Givenchy: Black is the new black

Here are half-a-dozen of our favourite trends for the new season, although we're not advising you to try them all at home...

Black is the new black

The catwalks were dripping in ink once again this season, as the fashion world went back to black. But rather than the cliché of archly strict or severe ideas, there was something much more sensual in play.

Perhaps that's in part thanks to the prevailing mood of gothic splendour that stalked the catwalks, but these women weren't wilting damsels in distress waiting to be saved; they were the heroines of their own stories. Nowhere was that more true than at Givenchy, where Riccardo Tisci's "Victorian chola girls" came styled with slicked-down baby hair, a face full of rhinestones and a pinch of punkish attitude. At Alexander McQueen, Sarah Burton channelled the erotic allure of the boudoir into a collection that was artfully dishevelled and indiscriminately sexy, thanks to lashings of leather and lace. While black clothes can look flat in images, especially online, designers counteracted this by creating sumptuous levels of depth: sheer panels, rich embroideries and embellishment and liberal use of fringe – not least at Lanvin, where Alber Elbaz had the stuff positively flying – all helping to build a visual richness that meant that for autumn/winter, black is anything but boring. Rebecca Gonsalves


Alexis Forever

For spring, fashion fell in love with the Seventies – where else to take us this season, logically, but the Eighties? I mean, you could try tackling the job of making clothes for women in the here-and-now, but that's boring – at least, boring next to the ruched leather boots and skirts Jonathan Anderson offered for his label and for Loewe, or the lashings of lurex and boulder-shoulder coats zig-zagged with Alexis Carrington-style graphics at Christopher Kane. By the time Marques'Almeida offered its puffy brocade redux of the coquettish couture of Eighties darling Christian Lacroix, you knew a full-blown revival was on the cards. It's tricky, this stuff: mostly because designers have decided that, rather than sticking to the good-taste looks that have stood the test of time (Armani's sleek, understated tailoring; the game-changing bodycon pioneered by Azzedine Alaia), it's the dodgier, Dynasty-esque depths of the decade that are ripe to mine. It is, truth be told, a tough sell – at least to those old enough to remember these kinds of mistakes first time round, who tend to be the ladies with the dough to lay out for it. For the rest of us? It's a fun excuse to wear cheap lamé again, I guess, until we all come to our senses for spring 2016. Alexander Fury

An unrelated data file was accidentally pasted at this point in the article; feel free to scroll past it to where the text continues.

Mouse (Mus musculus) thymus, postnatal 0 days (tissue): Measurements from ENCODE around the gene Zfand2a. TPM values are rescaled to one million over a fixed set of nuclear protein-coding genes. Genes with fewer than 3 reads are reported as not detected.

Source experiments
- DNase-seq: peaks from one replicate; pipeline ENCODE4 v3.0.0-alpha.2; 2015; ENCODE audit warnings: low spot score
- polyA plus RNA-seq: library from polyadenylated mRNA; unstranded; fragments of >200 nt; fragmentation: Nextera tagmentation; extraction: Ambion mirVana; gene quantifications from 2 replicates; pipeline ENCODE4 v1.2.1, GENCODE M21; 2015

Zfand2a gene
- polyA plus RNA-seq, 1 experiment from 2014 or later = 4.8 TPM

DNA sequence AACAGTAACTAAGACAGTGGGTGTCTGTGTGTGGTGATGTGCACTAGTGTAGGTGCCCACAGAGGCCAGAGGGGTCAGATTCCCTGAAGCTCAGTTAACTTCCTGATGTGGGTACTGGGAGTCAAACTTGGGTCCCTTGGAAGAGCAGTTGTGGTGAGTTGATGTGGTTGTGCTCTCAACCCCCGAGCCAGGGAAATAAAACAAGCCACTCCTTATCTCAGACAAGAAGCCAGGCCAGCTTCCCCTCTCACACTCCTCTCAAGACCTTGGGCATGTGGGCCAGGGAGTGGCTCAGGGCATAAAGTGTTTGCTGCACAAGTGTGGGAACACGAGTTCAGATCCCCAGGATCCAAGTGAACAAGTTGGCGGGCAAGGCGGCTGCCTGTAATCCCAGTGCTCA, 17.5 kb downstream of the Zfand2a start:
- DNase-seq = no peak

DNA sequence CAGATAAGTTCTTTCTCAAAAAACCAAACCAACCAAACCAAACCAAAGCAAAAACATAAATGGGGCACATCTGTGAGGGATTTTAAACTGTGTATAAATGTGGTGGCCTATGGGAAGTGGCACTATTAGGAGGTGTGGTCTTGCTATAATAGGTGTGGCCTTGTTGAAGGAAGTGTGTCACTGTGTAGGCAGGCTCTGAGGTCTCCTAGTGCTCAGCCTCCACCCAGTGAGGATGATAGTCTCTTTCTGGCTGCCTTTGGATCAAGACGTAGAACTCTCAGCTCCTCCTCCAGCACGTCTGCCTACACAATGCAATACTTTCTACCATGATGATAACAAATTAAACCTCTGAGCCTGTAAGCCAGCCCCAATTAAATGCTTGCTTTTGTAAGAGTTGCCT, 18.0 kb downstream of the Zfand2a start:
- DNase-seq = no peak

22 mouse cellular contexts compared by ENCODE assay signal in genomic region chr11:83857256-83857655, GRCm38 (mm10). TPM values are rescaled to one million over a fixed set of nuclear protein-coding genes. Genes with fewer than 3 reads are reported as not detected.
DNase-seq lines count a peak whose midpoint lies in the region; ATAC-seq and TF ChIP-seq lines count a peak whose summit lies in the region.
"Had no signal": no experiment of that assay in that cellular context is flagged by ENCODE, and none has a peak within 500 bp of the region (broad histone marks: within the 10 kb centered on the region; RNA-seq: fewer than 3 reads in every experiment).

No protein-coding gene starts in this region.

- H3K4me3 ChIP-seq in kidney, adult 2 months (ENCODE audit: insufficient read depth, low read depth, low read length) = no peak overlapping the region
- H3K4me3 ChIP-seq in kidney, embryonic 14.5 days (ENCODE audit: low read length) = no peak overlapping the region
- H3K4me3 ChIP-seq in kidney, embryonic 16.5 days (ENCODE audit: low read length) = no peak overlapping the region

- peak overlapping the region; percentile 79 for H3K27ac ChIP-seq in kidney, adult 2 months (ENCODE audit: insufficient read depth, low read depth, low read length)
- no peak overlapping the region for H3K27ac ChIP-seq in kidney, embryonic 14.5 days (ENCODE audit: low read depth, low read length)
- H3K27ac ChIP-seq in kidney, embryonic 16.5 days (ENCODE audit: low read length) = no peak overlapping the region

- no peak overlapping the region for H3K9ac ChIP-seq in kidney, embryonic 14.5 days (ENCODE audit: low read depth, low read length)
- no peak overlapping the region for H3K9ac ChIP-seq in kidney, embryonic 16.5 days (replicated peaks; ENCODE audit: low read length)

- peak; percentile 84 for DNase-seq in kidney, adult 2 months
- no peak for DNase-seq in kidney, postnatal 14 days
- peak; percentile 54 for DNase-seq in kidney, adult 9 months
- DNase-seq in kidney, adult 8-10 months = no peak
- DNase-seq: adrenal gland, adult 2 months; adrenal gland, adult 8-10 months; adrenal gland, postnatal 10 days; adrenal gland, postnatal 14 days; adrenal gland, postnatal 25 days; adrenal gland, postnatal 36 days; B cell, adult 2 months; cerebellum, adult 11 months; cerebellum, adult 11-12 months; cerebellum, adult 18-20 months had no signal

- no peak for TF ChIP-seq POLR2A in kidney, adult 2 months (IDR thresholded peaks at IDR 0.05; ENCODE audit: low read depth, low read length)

A bit of scruff

A return to the softer side is always welcome at this time of year – as the cosiness of cocooning clothes becomes appealing once again. The over-size aesthetic of last winter returned but was made new with undone elements that revealed the body that lies beneath. There was a sense of sensuality to this scruffiness at Céline not only for the flashes of flesh afforded by artfully placed holes and tears, but the "reach out and touch me" siren call of textured textiles dense with ribbon, embroidery and feathers.


Texture was top of the agenda at Joseph too, where fuzzy woollen blankets trimmed with silk were wrapped and strapped around the body in a proposition that was at once simple and devilishly covetable. There were also loose-textured ribbed knits that looked like they'd been snagged on the knitting machine here and there and washed and wrung out to achieve an artful impression of insouciance. Vivienne Westwood's take on scruffy, tufty textures came slightly out of left field (of course) with oatmeal and yellow knits piled on top of grass skirts, evening dresses and woollen suiting to create a vision that was as convincingly anarchic as it was post-apocalyptic. RG